By the mid 2000’s westerns were dead. Or at the very least, in palliative care. I made a throw away joke on the podcast that “Wild Wild West” (1999) killed the western genre in film. But the more I think about that joke, the more I believe it to be true. Westerns were still winning The Oscar for Best Picture in the 90’s with “Dances with Wolves” (1990) and “Unforgiven” (1992). And of course you have what I like to call “TNT/AMC/USA Bangers” like “Tombstone” and “Quigley Down Under” and even that sort of feels like a resurgence from the 80’s. I could go on and on about this but my main point about is that there were only three or four good mainstream westerns in the 2000’s. “3:10 to Yuma”, “The Assassination of Jesse James by the Coward Robert Ford” (all time title by the way), “Open Range”, and “No Country for Old Men” were really the only stand outs in a decade just void of the films that really kicked off the American movie industry.
You were never going to replicate the run that westerns had from the 50’s though the 70’s. It just wasn’t going to happen. But in the 2010’s I believe we have seen a massive resurgence of the genre. Not only are filmmakers going out of their way to make a western, but people are actually watching them and the films are getting recognition as well. The style has certainly shifted. Just look at Taylor Sheridan’s modern day frontier trilogy of “Sicario”, “Hell or High Water”, and “Wind River”. These aren’t the gunslinger/old west tales that we were accustomed to. People are using machine guns and high powered rifles, but the familiar beats are still there.
This modern retelling of westerns is one that I love but it is only one example. Another example is what Quentin Tarantino kicked off with “Django Unchained” a spaghetti western with modern comedy beats, quick dialogue, and modern music intercut throughout. That finally leads me to my “The Harder They Fall” review. Thanks for sticking with me.
“The Harder They Fall” takes a ton from Tarantino and “Django”. Not saying that it’s copying it or that the story is even the same, but the influence is definitely there. Huge sweeping landscapes, massive title cards, modern music choices and over the top violence to name a few. Here’s the thing…I love it. I can’t get enough of this specific type of movie. No matter how great the early westerns were, they are super sterilized and PG. This movie is not that, and it works really well.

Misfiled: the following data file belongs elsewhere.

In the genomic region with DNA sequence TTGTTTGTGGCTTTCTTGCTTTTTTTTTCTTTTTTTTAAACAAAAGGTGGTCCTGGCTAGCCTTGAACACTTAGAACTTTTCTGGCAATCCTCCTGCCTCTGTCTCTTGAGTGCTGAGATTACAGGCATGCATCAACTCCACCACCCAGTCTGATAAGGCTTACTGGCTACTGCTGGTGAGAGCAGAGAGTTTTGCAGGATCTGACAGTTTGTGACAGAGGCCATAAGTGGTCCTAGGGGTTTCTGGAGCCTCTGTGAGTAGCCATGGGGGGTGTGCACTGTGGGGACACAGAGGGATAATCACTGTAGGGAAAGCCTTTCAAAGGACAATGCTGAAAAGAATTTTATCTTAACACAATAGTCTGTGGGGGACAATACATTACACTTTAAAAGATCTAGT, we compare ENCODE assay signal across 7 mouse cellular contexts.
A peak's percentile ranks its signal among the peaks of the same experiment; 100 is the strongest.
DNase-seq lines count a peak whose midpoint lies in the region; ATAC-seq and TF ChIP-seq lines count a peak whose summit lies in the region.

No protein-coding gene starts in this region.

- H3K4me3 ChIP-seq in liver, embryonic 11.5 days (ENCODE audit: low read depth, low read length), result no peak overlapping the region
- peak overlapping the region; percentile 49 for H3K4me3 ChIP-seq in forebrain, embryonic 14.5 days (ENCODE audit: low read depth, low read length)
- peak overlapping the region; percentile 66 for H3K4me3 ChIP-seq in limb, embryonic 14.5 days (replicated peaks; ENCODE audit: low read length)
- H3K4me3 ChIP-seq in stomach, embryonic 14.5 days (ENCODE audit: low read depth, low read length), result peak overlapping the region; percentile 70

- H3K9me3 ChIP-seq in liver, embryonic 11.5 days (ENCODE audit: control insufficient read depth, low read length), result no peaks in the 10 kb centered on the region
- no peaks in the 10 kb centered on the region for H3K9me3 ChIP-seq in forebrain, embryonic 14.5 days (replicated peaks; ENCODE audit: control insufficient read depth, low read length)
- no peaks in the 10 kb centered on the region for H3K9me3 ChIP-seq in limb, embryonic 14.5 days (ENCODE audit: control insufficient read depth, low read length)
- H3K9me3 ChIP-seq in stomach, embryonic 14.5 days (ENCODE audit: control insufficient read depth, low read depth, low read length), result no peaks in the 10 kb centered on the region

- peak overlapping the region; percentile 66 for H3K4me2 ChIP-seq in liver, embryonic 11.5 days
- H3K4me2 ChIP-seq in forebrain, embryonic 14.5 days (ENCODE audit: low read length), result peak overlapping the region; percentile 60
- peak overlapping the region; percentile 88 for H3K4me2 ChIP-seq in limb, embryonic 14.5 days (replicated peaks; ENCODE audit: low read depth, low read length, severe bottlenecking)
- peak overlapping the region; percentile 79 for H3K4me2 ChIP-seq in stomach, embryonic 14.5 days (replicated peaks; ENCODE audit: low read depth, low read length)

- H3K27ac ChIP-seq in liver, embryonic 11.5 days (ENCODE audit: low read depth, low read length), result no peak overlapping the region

The action is violent and stylish. The dialogue is mostly snappy and well delivered. And on top of everything else, this movie just looks incredible. Even watching it on out of date Vizio in my living room, I could still appreciate how great this looked. Director Jeymes Samuel did incredible work. It seemed that he and cinematographer Mihai Malaimare Jr. were confident in everything they did with the camera.
Everyone in the cast was pitch perfect in their alternate history characters. Admittedly I am a sucker for a different take on historical people so I was always going to be all in with putting these African American old west figures together in a movie. Should a few of these characters like Delroy Lindo’s Bass Reeves have their own movie? Absolutely. But seeing them all together on screen was very cool.
Johnathan Majors is a star. No way around it. When we say that someone has “IT”, Johnathan Majors has whatever that is. The only thing that I take points away for was his accent. Didn’t quite understand where he was supposed to be from. Maybe that was the point? Who knows. But other than that small thing, his hero character was charming and funny. Everything you want from a character in his position.
The rest of the cast played their roles to a T but the main stand out of the side characters was LaKeith Stanfield. He played the charming psychopath so well that it made me wonder why we haven’t seen him play more villainous roles before this. I don’t want to pigeon hole the guy but that lane is there for him if he wants it. Along those same lines, those roles are also there for Idris Elba if he wants to take them.
Where this movie starts to lose points for me is its length. I enjoyed most of the dialogue but there were a few too many scenes where characters were just standing around talking. Of course some of the lines where there to make you care about the characters a little more, but I feel you could have cut a few of the campfire scenes to save time and give this a faster pace.
I also took points away for the ending twist. We didn’t need it. Rufus Buck being the brother of Nat Love didn’t change Love’s trajectory at all. But what it did do was take a menacing character in Buck and try to humanize him unnecessarily. That is where this differs from Django and older westerns. The bad guys were just bad. They didn’t have the most fleshed out back story. They didn’t need you to see their side at all. They were just evil. And I felt like that is where we were heading until the last second. Also I take points off for there not being a fight between Elba and Majors. I needed that shootout or fist fight and it just never came.
The movie could have also used more Delroy Lindo, but all movies could use more Delroy Lindo.
“The Harder They Fall” is well worth your time and while the runtime is a little too much, whatever you’re watching it at home on your couch. Have fun!
Follow Apollo Media’s official Movies/Pop Culture podcast One Take Pod as well @1TakePod, and listen now wherever you get your podcasts. Our latest episode was about this film you just read about and we’ve got an episode Rush Hour 1&2 coming up next.
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